What happened to the discussion on key economic topics?


Our Croatian reality is quite interesting. At least for those who live for and from politics. It's never boring. Political instability spikes us on average every six months. Thus, we as a state, and so are the holders of executive power, are increasingly dedicated to the arrangement of political alliances and parliamentary majority. It could be said that we are in a latent election campaign: whether it's about those in power (whose communication often involves significant pre-election promises, an example of this is new Veteran Law which produced 5,000 new military disability claims) or those in opposition. After all, this political instability produced the first extraordinary elections in the recent Croatian history (2016) as well as the political shift in the Parliament (2017). New elections are now being called again, and the discussions on accepting the Istanbul Convention have paralyzed all other things that are  important for this country, for our economy and ultimately for reducing the pressure to emigrate.

Of course, this position on pre-discussion of the Istanbul Convention does not mean that it is irrelevant. While the executive authority deals with the Istanbul Convention, at the same time, 100,000 trading companies, almost the same number of crafts and some couple of hundreds of thousands of OPGs have been unsuccessfully wasting more than a decade on pointing to themselves. And therefore for these hundreds of thousands of companies in the Croatian economy, I also call the gallant debate on a few bottom issues. Of course, in these discussions, CEA will be enthusiastically involved with its proposals and arguments for or against specific solutions. So let's start with the most important ones.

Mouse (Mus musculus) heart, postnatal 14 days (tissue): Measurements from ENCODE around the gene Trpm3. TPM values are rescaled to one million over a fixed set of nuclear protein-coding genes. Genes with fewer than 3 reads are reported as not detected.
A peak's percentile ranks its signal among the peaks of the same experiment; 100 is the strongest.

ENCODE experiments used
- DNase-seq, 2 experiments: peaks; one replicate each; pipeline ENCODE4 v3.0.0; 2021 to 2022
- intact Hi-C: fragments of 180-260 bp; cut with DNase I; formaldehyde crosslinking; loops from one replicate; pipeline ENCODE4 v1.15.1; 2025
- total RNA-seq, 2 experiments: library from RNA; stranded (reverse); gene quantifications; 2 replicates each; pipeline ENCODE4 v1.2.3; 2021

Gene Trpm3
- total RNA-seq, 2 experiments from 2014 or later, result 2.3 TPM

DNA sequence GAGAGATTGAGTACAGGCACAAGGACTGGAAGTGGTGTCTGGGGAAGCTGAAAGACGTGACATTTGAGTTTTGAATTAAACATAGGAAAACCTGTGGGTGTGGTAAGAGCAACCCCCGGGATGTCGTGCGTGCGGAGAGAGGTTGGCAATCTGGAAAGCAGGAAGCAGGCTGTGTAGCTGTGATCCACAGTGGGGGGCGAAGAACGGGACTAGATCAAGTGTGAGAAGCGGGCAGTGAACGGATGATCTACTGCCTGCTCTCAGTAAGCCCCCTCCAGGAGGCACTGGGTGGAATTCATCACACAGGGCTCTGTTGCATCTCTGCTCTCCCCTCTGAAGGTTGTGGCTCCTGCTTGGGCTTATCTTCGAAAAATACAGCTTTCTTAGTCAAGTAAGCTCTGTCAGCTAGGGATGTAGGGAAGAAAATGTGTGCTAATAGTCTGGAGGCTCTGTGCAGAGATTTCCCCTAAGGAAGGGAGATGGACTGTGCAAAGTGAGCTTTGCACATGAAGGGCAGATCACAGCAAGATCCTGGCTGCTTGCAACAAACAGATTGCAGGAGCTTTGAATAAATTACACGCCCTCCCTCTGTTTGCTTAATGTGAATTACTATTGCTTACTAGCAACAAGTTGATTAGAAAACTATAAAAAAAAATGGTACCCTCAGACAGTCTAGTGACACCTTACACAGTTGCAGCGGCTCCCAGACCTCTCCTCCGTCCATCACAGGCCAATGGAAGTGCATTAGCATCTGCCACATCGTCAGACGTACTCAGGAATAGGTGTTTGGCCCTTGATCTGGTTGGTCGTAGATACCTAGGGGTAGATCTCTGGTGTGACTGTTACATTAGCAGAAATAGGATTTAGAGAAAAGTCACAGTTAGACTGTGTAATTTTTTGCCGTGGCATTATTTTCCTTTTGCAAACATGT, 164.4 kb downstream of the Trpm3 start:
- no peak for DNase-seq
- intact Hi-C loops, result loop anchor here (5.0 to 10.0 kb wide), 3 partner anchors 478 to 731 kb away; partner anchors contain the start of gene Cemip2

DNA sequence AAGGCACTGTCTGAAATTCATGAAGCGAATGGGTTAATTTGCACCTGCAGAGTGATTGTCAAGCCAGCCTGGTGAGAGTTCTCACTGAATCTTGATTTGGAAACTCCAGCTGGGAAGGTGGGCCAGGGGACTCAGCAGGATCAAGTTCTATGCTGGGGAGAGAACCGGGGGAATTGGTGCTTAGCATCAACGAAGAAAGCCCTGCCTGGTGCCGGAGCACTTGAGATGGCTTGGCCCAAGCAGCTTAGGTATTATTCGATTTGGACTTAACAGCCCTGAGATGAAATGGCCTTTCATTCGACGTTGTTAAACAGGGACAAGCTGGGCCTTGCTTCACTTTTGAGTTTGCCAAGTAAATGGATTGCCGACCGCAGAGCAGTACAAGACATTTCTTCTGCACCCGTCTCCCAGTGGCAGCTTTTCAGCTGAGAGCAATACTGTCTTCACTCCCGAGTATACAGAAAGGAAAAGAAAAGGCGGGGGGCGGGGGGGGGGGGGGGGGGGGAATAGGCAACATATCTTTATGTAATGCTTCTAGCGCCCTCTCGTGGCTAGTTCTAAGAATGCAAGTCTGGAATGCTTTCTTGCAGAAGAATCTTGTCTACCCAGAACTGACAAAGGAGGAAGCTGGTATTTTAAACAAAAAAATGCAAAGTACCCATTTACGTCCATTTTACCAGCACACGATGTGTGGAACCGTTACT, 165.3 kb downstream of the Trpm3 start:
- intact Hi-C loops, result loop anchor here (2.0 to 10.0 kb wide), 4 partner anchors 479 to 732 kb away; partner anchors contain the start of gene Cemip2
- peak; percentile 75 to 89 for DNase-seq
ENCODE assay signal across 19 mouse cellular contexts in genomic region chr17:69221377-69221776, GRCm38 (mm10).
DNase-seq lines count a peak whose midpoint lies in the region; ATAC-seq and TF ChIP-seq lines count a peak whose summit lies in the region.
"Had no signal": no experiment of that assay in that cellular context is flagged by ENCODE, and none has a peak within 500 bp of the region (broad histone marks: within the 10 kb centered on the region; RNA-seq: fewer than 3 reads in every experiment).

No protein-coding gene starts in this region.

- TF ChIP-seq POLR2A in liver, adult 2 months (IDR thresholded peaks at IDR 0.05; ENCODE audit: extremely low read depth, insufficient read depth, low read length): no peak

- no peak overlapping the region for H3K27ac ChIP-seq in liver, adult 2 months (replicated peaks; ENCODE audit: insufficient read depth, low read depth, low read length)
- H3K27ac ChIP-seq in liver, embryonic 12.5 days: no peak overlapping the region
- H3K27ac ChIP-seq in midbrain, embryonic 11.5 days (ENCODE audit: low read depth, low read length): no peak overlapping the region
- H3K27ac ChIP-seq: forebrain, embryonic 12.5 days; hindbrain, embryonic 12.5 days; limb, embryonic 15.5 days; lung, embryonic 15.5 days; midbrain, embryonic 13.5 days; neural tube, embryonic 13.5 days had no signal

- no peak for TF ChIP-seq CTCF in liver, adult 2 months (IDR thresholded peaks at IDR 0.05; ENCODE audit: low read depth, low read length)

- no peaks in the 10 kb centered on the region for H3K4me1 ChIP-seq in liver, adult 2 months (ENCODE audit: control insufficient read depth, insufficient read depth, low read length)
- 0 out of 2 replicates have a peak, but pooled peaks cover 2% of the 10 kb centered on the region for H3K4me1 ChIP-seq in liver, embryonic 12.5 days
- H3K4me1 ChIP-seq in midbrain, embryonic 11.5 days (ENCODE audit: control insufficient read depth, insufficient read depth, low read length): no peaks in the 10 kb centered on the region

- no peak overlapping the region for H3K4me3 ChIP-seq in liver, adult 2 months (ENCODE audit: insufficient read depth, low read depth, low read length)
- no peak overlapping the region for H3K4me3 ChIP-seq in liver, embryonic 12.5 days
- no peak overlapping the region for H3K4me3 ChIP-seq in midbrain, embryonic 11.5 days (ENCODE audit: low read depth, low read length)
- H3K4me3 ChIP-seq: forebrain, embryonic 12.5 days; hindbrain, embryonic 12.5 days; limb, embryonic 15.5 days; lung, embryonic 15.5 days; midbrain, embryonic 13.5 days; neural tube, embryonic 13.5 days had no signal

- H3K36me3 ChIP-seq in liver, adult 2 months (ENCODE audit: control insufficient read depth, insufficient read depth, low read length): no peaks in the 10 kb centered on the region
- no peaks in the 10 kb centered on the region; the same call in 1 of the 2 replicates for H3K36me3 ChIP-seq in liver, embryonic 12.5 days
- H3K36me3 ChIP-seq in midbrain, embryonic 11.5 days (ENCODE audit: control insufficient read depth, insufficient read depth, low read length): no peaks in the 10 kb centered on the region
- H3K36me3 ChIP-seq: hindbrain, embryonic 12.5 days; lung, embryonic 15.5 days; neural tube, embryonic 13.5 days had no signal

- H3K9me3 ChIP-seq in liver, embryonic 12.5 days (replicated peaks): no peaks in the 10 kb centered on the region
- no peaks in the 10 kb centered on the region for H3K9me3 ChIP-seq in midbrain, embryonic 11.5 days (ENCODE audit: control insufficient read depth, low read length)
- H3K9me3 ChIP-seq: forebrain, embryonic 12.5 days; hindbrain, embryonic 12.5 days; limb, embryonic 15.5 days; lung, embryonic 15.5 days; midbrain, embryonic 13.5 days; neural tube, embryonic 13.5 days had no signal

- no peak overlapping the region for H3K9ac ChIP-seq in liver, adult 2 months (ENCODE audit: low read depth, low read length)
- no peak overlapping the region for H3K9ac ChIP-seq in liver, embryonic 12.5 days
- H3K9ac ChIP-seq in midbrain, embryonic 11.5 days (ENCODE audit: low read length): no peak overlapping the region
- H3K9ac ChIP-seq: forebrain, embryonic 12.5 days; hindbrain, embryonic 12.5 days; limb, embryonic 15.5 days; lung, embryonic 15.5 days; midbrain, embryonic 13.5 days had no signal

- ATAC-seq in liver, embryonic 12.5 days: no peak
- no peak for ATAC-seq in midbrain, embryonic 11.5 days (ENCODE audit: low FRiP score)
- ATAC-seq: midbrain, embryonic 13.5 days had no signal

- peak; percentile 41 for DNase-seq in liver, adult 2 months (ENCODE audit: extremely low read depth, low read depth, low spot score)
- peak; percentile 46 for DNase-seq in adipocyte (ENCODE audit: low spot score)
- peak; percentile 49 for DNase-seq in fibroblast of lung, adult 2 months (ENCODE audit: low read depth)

Reducing public spending is the mother of all changes and internal adjustments. Seriously catching up with this important task would lead to several fundamental changes: tax system corrections that would reduce our employees' wage pressure  at the current level of average gross wages for our workers to an acceptable level. The strategic goal of reducing public spending would lead to the necessary restructuring of public companies (increasing their efficiency while reducing operating costs, thus reducing the pressure on the cost of their services to citizens and businesses). In addition, there is no serious reduction in public spending or no change in territorial organization of the country and decentralization (576 cities, municipalities, counties lead to fragmentation that reduces efficiency and increases potentials for the production of privileged hierarchies). Reducing the number of territorial units will also lead to a reduction in the pressure on non-taxable ones whose major generators are the local self-government units.

The second great area I think should change and be debated instead of the ones we are witnessing are deep changes in the judiciary system. All current analyzes (number of judges per 100,000 inhabitants, number of cases per judge, duration of the process, perception of corruption, uneven court practice ...) show the seriousness of the problem of justice. If we add normative production (law number) and statelessness (frequent changes) to this litigation, then a clear legal picture of the country is clear.

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